Sterba-Radanowicz-Hartmann, Editha (1895-1986)

views updated


Psychoanalyst Editha Sterba was born on May 8, 1895, in Budapest, and died December 2, 1986, in Detroit, Michigan.

From a Catholic family, Editha was the daughter of Colonel Heinrich von Radanowicz-Hartmann, a commander in the Austrian army. After secondary education at a humanistic gymnasium ordinarily restricted to boys, she attended the University of Vienna, where she initially studied German language and literature and classical philology before turning, in 1916, to musicology. She graduated in 1921 with a thesis on "Viennese Song from 1789 to 1915."

As secretary to Otto Rank at the Internationaler Psychoanalytischer Verlag (the official psychoanalytic publishing house) and secretary at the training institute, she became familiar with analysis, and by the end of 1925 she was an associate member of the Vienna Psychoanalytic Society. A year later, divorced from her first husband, she married the Viennese physician and analyst, Richard Sterba. In June 1927, she gave a lecture "Blasphemy and the Punishment of Heaven" and in 1930 she became a full member of the Vienna Society.

Editha Sterba's major focus was the emerging field of child psychoanalysis. In 1928, she was placed in charge of the educational services center of the Vienna Psychoanalytic Society and, in 1932, of a larger center with August Aichhorn, Anna Freud, and Willi Hoffer. With Aichhorn she also served as an adviser and consultant to educational institutions in Vienna and, in October 1934, she directed the introductory seminar on child psychoanalysis. From 1927, she regularly published her works in Zeitschrift für psychoanalytische Pädagogik.

The Sterbas left Vienna in 1938, first for Switzerland. On Ernest Jones's advice, they applied for a visa for South Africa with the intention of helping to found a psychoanalytic society there. However, they failed to obtain the necessary visas and instead emigrated to the United States in 1939. Editha became a member of the Detroit Psychoanalytic Society, the American Psychoanalytic Association, the Association for Child Psychoanalysis and, in 1955, of the Michigan Association for Psychoanalysis. In 1953, she was asked to join the newly opened department of psychiatry at Wayne State University. Her study Beethoven and His Nephew, written in collaboration with her husband, appeared in 1954. With Alexander Grinstein she wrote Understanding Your Family, published in 1957.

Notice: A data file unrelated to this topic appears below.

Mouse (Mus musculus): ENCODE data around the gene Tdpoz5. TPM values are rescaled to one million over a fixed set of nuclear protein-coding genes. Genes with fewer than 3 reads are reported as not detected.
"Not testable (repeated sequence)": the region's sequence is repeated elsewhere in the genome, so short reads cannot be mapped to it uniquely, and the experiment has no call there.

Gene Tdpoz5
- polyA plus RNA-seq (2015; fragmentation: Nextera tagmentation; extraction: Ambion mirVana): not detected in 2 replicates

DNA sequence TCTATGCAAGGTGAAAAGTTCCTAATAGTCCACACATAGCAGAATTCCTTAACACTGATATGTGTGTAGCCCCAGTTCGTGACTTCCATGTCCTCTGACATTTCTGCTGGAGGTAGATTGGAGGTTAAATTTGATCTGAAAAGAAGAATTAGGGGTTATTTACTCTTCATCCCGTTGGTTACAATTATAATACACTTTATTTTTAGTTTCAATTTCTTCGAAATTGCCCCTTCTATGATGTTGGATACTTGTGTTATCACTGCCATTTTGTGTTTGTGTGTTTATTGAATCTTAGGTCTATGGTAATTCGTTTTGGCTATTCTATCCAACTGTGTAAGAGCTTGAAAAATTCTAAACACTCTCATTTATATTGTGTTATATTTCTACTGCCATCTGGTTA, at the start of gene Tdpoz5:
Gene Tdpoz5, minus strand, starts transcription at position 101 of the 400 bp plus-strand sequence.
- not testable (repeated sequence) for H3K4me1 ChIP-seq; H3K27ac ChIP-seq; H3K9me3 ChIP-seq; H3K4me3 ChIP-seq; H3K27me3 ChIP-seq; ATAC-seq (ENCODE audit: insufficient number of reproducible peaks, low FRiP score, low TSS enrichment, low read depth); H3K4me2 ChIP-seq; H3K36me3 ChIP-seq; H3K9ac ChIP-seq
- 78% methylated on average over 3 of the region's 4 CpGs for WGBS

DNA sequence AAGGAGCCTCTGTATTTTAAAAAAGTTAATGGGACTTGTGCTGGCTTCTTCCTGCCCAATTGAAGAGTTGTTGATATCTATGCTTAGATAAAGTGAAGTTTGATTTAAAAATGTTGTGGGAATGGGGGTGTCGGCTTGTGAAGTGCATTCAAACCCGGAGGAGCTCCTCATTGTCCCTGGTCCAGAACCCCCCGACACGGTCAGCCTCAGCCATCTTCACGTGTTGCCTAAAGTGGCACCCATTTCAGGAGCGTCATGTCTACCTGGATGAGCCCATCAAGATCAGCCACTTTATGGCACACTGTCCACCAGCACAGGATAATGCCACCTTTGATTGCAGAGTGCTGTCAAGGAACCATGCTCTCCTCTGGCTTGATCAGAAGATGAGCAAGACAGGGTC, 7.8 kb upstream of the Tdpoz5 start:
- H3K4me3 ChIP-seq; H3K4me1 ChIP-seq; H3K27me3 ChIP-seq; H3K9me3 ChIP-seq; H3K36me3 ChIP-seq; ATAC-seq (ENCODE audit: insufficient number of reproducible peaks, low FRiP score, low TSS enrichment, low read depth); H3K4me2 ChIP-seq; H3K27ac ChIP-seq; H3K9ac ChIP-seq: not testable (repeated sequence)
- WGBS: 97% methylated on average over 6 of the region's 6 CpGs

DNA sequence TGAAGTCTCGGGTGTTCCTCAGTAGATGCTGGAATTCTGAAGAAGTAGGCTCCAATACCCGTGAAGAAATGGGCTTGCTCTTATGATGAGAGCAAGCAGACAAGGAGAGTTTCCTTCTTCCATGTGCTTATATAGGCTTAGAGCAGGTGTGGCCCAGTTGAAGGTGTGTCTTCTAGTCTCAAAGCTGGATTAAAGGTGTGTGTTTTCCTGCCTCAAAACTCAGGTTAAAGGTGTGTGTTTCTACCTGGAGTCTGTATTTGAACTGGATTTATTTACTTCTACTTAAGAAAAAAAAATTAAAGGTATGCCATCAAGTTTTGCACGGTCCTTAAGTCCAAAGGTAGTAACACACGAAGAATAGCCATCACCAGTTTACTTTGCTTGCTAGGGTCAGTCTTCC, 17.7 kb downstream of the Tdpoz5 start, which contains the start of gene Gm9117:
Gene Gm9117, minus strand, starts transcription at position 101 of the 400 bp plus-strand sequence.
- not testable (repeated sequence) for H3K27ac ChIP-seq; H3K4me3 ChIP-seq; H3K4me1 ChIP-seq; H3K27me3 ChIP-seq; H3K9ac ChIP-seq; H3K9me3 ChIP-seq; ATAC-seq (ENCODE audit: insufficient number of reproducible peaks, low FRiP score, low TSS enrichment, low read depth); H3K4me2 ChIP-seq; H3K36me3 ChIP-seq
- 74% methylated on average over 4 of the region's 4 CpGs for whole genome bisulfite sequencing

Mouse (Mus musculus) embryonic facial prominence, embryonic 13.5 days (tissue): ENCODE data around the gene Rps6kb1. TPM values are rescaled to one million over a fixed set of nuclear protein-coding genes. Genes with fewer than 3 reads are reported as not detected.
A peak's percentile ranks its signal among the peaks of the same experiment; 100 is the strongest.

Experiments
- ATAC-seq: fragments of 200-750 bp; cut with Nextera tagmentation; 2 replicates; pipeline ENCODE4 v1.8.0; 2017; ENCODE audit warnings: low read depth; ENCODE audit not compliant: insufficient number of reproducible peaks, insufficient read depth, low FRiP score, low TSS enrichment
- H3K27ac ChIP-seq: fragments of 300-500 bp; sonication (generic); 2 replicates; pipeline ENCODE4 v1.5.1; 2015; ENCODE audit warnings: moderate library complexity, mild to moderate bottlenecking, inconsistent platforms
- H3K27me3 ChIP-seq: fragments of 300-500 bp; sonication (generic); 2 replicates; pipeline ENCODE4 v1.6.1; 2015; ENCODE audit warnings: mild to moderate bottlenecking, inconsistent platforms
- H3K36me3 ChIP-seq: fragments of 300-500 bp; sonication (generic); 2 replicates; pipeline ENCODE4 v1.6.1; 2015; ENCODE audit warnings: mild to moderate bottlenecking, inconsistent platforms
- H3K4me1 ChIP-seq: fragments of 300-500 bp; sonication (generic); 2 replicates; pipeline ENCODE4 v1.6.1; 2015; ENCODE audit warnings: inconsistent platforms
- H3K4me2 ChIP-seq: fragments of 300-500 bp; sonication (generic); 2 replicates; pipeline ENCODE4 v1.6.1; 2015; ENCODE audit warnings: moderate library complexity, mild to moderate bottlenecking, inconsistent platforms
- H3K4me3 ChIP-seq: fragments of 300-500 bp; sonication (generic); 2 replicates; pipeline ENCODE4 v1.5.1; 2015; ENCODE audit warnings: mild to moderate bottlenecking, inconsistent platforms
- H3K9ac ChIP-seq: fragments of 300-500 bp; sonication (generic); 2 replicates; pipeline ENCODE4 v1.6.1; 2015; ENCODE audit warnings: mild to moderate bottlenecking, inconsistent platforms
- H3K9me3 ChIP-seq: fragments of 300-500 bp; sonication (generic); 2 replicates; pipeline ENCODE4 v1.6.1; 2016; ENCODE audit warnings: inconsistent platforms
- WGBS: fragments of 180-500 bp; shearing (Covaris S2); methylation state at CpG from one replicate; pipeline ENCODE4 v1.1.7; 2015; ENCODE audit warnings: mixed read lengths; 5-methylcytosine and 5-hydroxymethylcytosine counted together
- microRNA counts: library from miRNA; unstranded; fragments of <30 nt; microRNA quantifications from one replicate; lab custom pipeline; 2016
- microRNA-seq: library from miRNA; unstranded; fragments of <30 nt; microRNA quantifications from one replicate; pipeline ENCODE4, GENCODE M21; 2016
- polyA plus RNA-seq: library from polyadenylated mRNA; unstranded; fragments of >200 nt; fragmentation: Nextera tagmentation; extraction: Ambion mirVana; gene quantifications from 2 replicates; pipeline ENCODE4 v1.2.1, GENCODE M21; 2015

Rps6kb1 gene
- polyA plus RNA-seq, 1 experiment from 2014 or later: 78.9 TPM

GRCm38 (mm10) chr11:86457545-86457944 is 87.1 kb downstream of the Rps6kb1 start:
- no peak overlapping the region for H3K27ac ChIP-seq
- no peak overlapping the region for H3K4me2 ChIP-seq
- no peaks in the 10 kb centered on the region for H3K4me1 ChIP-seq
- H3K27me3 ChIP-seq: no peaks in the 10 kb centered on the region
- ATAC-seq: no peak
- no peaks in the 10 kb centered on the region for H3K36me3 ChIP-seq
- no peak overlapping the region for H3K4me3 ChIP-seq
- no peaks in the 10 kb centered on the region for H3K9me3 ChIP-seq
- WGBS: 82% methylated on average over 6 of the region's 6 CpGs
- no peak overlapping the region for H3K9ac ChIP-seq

Editha Sterba played a variety of roles in organizational and research projects over the course of three decades in the United States. She worked at the Children's Service of the McGregor Center at Wayne State University and the Northeast Guidance Clinic; she also helped found the Roeper City and Country School, a training institution for nurses. She was associated with the University of Michigan, practiced at the Children's Hospital of Michigan, and for the Jewish Family Service she developed methods for treating young survivors of the Holocaust.

Elke MÜhleitner

See also: Lehrinstitut der Wiener Psychoanalytischen Vereinigung; Sterba, Richard F.


Mühlleitner, Elke. (1992). Biographisches lexikon der psycho-analyse (die mitglieder der psychologischen MittwochGesellschaft und der Wiener Psychoanalytischen Vereinigung 1902-1938). Tübingen: Diskord.

Sterba, Editha. (1929). Nacktheit und scham. (Nudity and shame). Zeitschrift für psychoanalytische Pädagogik, 3.

. (1941). The school and child guidance. Psychoanalytic Quarterly, 10, 445-467.

. (1945). Interpretation and education. Psychoanalytic Study of the Child, 1, 309-318.

Sterba, Editha, and Grinstein, Alexander. (1957). Under-tstanding your family. New York: Random House.

Sterba, Editha, and Sterba, Richard F. (1954). Beethoven and his nephew; a psychoanalytic study of their relationship. New York: Pantheon.